What am I looking at with a second DWI? 1 Answers as of November 17, 2010

What am I looking at with a second DWI?

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Beaulier Law Office | Maury Beaulier
If you had a Blood Alcohol Content over .20, or if you have a second DWI within 10 years of a first, you were charged with a third degree offense. This is very serious and carries with it maximum criminal penalties of one year in jail and a $3000 fine. If convicted there are also mandatory minimum penalties of $1000 and 30 days in jail. Different Judges give different sentences. As a result, understanding your Judge and knowing how to change Judge's can be an important part of the process.

There is also a civil case that results in the revocation of your driver's license. On a third degree offense, you may be revoked for up to six months. This is a separate case even though the challenges are largely the same. In order to challenge you license revocation, you must seek a judicial review by filing a petition within 30 days of the offense.

There are also additional consequences to a conviction including skyrocketing insurance rates, plate impoundments and sometimes vehicle forfeitures.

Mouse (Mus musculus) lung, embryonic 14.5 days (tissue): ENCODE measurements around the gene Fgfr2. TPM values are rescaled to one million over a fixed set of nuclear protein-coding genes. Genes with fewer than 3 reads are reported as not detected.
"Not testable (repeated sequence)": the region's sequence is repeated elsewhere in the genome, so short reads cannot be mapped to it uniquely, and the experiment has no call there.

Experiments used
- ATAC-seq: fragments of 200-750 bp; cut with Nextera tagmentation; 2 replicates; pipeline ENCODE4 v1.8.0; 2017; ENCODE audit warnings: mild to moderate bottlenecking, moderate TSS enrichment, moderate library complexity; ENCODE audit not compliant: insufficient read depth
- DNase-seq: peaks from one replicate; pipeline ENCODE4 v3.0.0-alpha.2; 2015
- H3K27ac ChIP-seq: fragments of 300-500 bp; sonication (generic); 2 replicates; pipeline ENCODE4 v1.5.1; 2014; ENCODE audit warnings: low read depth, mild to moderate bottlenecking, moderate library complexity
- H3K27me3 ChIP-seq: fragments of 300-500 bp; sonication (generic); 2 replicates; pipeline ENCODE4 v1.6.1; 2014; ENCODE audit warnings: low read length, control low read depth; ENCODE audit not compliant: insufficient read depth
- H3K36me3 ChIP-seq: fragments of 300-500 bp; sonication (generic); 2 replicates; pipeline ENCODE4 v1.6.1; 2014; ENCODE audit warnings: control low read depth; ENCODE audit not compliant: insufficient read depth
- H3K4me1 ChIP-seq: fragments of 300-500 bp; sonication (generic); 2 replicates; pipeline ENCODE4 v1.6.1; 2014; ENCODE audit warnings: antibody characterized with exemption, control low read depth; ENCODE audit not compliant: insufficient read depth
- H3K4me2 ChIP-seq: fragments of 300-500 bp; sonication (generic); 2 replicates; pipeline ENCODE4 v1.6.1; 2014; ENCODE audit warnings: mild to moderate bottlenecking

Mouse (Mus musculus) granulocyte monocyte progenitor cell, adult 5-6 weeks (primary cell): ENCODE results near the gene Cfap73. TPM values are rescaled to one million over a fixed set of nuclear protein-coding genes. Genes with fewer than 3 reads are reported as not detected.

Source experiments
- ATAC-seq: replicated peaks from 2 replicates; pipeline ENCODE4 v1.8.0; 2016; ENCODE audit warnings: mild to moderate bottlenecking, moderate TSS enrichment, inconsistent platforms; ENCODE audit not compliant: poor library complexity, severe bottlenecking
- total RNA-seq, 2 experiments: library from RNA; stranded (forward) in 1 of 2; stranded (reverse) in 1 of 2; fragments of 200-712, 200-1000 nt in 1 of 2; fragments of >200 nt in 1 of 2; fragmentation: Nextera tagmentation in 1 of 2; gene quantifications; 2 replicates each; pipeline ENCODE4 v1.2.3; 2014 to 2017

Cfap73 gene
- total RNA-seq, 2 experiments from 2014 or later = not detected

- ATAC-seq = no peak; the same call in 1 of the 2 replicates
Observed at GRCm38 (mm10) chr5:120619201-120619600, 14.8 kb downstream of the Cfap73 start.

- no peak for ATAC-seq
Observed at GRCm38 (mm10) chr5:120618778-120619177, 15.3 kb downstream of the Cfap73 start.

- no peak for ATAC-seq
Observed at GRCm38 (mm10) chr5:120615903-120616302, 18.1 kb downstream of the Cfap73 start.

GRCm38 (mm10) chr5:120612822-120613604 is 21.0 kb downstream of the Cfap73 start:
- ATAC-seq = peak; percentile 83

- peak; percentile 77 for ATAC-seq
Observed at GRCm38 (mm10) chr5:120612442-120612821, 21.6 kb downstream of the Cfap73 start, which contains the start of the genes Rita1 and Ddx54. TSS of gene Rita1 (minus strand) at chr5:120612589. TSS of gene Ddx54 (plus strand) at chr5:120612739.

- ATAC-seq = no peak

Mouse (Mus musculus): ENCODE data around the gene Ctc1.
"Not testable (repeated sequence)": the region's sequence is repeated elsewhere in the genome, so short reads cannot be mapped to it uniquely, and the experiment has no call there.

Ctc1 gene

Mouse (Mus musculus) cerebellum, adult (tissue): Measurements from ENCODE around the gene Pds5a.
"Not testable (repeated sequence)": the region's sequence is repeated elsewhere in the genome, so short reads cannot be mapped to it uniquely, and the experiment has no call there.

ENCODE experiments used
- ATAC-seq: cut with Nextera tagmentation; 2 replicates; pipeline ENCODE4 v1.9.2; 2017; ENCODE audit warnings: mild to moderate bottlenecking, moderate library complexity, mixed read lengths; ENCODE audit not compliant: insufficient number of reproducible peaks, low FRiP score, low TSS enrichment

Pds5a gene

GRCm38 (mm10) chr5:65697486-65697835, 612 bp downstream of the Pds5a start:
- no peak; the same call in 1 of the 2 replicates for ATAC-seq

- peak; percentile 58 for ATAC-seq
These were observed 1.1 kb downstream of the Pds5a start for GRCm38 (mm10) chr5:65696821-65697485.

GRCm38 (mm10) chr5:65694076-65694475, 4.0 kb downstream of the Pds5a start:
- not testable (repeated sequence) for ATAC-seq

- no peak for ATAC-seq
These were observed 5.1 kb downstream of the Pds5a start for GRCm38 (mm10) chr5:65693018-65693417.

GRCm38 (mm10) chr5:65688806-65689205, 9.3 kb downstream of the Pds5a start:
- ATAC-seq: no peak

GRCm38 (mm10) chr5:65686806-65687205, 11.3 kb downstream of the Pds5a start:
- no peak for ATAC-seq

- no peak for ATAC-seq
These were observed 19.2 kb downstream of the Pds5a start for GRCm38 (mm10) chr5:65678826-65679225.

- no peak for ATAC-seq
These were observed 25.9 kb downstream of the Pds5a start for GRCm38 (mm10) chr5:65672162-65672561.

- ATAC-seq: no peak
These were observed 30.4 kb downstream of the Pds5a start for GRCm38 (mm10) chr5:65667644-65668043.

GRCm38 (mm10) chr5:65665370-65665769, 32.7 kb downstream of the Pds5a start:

Other points of a defense analysis include:

Reasonable Suspicion. The officer must have reasonable suspicion to believe a specific crime has been committed in order to stop a person. If that reasonable suspicion is lacking the stop and the ticket may be invalid;

Probable Cause to arrest and charge. The officer must make sufficient observations to form a basis for probable cause to believe that you were operating a vehicle while intoxicated. Oftentimes, officers perform field sobriety tests incorrectly making the arrest invalid;

Procedures at the Station. The officer must follow very specific procedures at the station including reading and recording an Implied Consent Advisory that informs you that you have a right to a lawyer. If any of the steps are omitted, the charges may be dismissed;

Test Procedures. Testing methods to determine blood alcohol concentrations are imperfect at best. Like any scientific method, any test result has a margin of error. If the machinery is not properly maintained and even if it is properly maintained, the test results may vary from true Blood Alcohol Concentration. A sufficient variation may result in a reduce charge or no charge.

I have more than 17 years of experience in defending against DWI charges. We have affordable legal fees and provide aggressive representation.

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Answer Applies to: Minnesota
Replied: 11/17/2010
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